After a long day in Saly and a good sleep, I’m ready to work the next morning. My team picks me up promptly at 10:00 to begin the day. We venture out and I’m quickly reminded that there is no shortage of dust, donkey buggys, yellow taxis, fruit, and color, color, color everywhere, used in every imaginable way … yet water and electricity are scarce on any given day.
We visit Ndeye Mama (above), who I fondly rename La Mama … I watch as my team of three men struggle to open the little pink gate of La Mama’s shop. The gate rises one foot off the ground, as do the walls that extend to either side of it. I step over the wall and enter the shop and they continue to negotiate the gate.
That says it all. It’s a different thinking and I try hard to understand that I am in a foreign land, their land. So many things don’t make sense to me, like how tradition is to use huge amounts of sugar in their coffee and daily tea … we’re talking about ten spoonfuls … especially when bad teeth abound and there is not a dentist around.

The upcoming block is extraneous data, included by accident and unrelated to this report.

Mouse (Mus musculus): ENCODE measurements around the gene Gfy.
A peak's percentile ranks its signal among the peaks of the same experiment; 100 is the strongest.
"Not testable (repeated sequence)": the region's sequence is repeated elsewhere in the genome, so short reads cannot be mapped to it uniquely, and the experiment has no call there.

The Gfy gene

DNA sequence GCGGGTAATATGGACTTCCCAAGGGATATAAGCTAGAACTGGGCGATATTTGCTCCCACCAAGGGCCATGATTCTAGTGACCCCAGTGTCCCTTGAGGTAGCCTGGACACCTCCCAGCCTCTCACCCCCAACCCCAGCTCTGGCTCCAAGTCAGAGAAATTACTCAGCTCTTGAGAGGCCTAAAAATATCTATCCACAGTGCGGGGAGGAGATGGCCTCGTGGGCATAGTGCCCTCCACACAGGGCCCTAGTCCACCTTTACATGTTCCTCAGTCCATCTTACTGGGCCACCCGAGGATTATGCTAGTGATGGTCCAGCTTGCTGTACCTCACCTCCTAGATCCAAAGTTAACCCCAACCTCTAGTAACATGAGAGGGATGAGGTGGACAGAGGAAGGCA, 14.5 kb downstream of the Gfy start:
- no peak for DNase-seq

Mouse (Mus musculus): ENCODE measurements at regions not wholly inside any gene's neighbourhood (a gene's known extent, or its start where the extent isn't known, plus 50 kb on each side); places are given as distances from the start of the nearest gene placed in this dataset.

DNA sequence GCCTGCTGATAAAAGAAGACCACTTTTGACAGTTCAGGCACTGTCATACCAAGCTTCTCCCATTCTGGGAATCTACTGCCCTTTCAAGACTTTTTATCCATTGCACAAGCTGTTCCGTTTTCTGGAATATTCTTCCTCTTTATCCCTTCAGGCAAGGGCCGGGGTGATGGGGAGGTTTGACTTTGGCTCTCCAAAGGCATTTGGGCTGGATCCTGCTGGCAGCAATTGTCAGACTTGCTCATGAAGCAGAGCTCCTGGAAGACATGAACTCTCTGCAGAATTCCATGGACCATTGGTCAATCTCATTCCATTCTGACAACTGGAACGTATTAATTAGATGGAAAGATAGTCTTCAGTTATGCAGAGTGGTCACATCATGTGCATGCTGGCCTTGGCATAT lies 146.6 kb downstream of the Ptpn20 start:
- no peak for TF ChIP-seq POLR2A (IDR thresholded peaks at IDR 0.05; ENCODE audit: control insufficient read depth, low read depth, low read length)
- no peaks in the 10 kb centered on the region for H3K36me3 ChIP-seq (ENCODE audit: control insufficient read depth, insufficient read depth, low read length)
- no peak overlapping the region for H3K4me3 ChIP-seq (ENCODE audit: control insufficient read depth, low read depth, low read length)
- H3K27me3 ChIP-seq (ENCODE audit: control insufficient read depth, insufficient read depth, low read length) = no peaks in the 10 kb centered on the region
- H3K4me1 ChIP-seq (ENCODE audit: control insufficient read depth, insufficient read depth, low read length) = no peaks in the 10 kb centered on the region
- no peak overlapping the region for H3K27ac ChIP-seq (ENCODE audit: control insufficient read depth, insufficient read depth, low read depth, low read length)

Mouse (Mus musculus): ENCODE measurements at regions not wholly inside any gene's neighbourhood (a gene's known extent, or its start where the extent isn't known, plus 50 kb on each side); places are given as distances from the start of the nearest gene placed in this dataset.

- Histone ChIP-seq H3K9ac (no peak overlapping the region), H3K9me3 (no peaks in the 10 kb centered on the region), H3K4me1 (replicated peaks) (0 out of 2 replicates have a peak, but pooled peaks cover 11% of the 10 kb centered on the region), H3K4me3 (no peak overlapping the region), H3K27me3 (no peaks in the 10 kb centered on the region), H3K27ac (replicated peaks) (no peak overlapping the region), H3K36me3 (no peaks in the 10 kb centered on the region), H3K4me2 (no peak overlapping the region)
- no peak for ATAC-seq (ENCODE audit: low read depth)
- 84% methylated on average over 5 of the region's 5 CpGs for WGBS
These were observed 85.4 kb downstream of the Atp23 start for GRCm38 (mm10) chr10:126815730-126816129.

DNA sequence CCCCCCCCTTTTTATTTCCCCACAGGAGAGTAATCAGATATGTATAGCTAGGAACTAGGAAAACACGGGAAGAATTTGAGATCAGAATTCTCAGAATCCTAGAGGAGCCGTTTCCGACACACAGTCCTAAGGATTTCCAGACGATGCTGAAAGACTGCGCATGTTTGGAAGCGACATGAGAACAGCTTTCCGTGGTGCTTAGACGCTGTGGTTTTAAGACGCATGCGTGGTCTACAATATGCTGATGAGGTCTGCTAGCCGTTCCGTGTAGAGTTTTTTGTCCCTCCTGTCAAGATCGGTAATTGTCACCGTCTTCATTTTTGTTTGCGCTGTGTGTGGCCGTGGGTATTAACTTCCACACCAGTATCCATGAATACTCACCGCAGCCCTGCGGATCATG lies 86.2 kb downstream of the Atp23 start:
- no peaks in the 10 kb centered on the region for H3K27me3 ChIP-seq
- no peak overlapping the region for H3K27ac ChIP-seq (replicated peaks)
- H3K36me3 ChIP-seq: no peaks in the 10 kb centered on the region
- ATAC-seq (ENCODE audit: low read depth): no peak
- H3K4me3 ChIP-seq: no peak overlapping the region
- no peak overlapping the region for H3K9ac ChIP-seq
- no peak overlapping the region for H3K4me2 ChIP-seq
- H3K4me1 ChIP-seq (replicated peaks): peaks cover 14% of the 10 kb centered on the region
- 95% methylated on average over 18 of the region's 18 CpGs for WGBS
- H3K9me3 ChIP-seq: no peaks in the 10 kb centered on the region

I learn from Papa Lo, my team leader, that there are over ten official languages in Senegal. In my newly adopted village, the spoken tongue is Wolof … I finally master the word “nagadeff” after numerous mishaps of greeting folk with “gangadeff” and being looked at strangely.
After making some rounds and visiting the bustling marketplace we take a donkey buggy to the family home of Serigne, my New York Africa associate, for lunch. One of the sisters has prepared a traditional Senegalese lunch for us of rice, vegetables, and fish. We will break for lunch there daily. She sets the huge bowl in front of the four of us along with four soup spoons. We dig in.
My dear friend Antonia has written urging me to be careful and that “when in Rome” is not always best and explains why. She should see me now.
The courtyard of Serigne’s home